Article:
Narcotic Wasteland is gearing up to release their third LP next year and the North Carolina death metal thrashers previewed the record recently at New York City’s Gramercy Theatre. The crowd packed into the venue in anticipation of Accept’s spectacle of a headlining show but were treated to a master class in no-frills thrash metal beforehand.
Opening the night with their own dose of relentlessness, the band packed their thirty-five-minute set as tight as can be, playing songs from their previous releases as well as from their as-of-yet untitled record including the just-released single “The Best Times Have Passed”. After singing along to several Iron Maiden songs early in the night, the crowd fully embraced Narcotic Wasteland as they took the stage. The band started with “Pharma Culture”, the closing track off their 2017 sophomore record Delirium Tremens, they alsoincluded “Morality and the Wasp” which was released as a single back in August and will be featured on the new album.
Fronted by Dallas Toler-Wade, the band paid homage to the classic thrash metal sound and executed their live show with tremendous precision. Toler-Wade is no stranger to the genre, spending 20 years singing and playing guitar for Egyptology metallers Nile. Narcotic Wasteland began as Toler-Wade’s side project, stripping back the ancient history and mythology in favor of darker and more pertinent themes from his own life and his hometown of Fayetteville, North Carolina.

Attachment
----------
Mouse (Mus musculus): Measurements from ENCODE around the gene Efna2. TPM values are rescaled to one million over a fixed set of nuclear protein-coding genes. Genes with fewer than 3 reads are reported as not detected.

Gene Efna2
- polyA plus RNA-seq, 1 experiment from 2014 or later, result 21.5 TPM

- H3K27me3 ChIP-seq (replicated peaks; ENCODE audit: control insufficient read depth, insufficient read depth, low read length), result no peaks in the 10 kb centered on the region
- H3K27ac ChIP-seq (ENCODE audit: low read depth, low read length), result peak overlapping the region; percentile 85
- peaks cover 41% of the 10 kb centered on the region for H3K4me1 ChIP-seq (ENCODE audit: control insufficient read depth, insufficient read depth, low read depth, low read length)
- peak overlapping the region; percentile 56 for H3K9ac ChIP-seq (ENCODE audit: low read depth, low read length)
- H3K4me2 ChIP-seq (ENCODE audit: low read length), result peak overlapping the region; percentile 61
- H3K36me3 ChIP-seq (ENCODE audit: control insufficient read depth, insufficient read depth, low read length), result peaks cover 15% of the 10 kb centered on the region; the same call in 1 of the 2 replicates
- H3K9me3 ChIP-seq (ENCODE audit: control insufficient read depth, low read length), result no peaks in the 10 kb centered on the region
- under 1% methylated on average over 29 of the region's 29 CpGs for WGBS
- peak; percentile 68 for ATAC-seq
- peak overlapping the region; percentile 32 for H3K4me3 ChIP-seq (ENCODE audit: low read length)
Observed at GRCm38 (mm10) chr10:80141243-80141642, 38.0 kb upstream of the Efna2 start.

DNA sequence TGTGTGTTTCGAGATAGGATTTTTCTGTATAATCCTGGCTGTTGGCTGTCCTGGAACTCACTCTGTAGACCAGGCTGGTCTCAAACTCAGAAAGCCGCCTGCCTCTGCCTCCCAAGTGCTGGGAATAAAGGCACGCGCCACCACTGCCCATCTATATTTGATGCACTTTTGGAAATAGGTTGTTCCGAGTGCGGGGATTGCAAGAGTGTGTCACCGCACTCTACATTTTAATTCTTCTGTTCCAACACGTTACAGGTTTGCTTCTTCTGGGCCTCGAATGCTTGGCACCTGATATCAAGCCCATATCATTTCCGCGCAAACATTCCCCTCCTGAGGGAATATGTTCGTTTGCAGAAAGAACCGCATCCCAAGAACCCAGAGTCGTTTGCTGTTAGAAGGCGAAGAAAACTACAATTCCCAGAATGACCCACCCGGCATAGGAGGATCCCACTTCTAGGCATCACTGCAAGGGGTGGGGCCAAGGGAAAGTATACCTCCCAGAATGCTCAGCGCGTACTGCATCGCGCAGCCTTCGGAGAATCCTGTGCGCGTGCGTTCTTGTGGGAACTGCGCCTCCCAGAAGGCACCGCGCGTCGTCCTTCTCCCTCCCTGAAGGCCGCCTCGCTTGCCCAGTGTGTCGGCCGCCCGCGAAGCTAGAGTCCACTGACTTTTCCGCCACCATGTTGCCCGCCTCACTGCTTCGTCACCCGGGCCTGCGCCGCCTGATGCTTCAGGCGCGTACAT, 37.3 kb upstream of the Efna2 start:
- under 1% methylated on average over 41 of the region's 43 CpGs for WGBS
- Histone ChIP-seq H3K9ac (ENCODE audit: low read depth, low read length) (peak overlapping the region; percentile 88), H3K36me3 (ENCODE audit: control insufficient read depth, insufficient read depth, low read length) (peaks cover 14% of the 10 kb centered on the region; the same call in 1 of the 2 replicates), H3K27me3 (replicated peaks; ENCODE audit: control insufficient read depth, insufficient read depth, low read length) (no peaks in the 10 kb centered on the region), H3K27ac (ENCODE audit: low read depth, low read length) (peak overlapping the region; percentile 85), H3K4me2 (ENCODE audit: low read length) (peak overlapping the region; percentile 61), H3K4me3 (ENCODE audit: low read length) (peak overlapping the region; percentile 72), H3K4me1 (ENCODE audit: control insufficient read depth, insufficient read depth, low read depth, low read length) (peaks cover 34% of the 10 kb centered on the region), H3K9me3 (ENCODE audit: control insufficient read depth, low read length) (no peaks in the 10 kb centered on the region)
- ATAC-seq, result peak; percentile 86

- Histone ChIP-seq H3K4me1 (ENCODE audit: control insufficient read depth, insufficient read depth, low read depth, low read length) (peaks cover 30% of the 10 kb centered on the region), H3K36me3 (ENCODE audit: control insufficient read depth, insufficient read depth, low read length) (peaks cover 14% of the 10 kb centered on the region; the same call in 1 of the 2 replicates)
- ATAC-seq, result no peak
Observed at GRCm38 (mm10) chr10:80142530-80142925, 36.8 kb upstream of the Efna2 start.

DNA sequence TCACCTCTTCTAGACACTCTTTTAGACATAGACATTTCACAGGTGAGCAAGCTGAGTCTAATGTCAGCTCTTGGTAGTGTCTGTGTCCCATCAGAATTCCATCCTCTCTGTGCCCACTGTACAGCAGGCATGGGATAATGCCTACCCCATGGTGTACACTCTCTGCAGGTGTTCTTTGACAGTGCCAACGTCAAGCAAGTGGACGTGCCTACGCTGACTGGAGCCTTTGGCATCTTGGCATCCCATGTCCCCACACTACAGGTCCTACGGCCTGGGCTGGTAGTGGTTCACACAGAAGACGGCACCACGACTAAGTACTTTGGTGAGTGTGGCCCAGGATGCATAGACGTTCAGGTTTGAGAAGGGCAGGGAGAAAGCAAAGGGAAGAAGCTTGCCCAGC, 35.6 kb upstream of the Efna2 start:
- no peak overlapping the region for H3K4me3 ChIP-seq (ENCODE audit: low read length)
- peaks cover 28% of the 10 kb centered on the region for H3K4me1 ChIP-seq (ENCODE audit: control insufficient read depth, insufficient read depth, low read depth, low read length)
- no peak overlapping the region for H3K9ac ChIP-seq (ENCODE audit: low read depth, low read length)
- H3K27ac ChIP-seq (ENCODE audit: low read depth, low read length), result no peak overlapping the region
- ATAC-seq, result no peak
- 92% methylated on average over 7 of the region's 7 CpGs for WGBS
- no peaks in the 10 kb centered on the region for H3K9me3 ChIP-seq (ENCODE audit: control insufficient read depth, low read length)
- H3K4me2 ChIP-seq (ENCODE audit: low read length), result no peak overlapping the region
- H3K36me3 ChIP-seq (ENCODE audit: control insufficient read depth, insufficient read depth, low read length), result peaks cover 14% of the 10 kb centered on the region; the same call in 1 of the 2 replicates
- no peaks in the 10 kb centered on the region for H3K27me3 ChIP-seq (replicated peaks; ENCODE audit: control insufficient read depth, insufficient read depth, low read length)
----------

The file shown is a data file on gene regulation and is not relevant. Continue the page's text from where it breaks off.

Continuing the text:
Toler-Wade writes and sings about the rampant PTSD and drug addiction found in military towns such as his and the wasteland created when these problems run amok for too long. The sense of emptiness and unfulfillment stemming from these problems are front and center on “The Best Times Have Passed”, which also made it into the set on Tuesday night. Touring drummer Joseph Howard provided backing and secondary vocals during the show, giving enormous depth to the presentation as the two vocalists battled back and forth throughout the songs. The rest of the touring lineup is rounded out by bassist Chris Corcione and guitarist Brett Lee who flank the stage with dynamic presence.
Metal shows at Gramercy Theatre have long drawn a dedicated crowd of headbangers who are excited for and intrigued by opening bands. The room filled in early; many were already familiar with Narcotic Wasteland’s music and those who weren’t were left with a strong impression afterward. If not for the comically large stack of “Accept” labeled amps at the back of the stage, Narcotic Wasteland’s performance was every bit as headline-worthy as can be.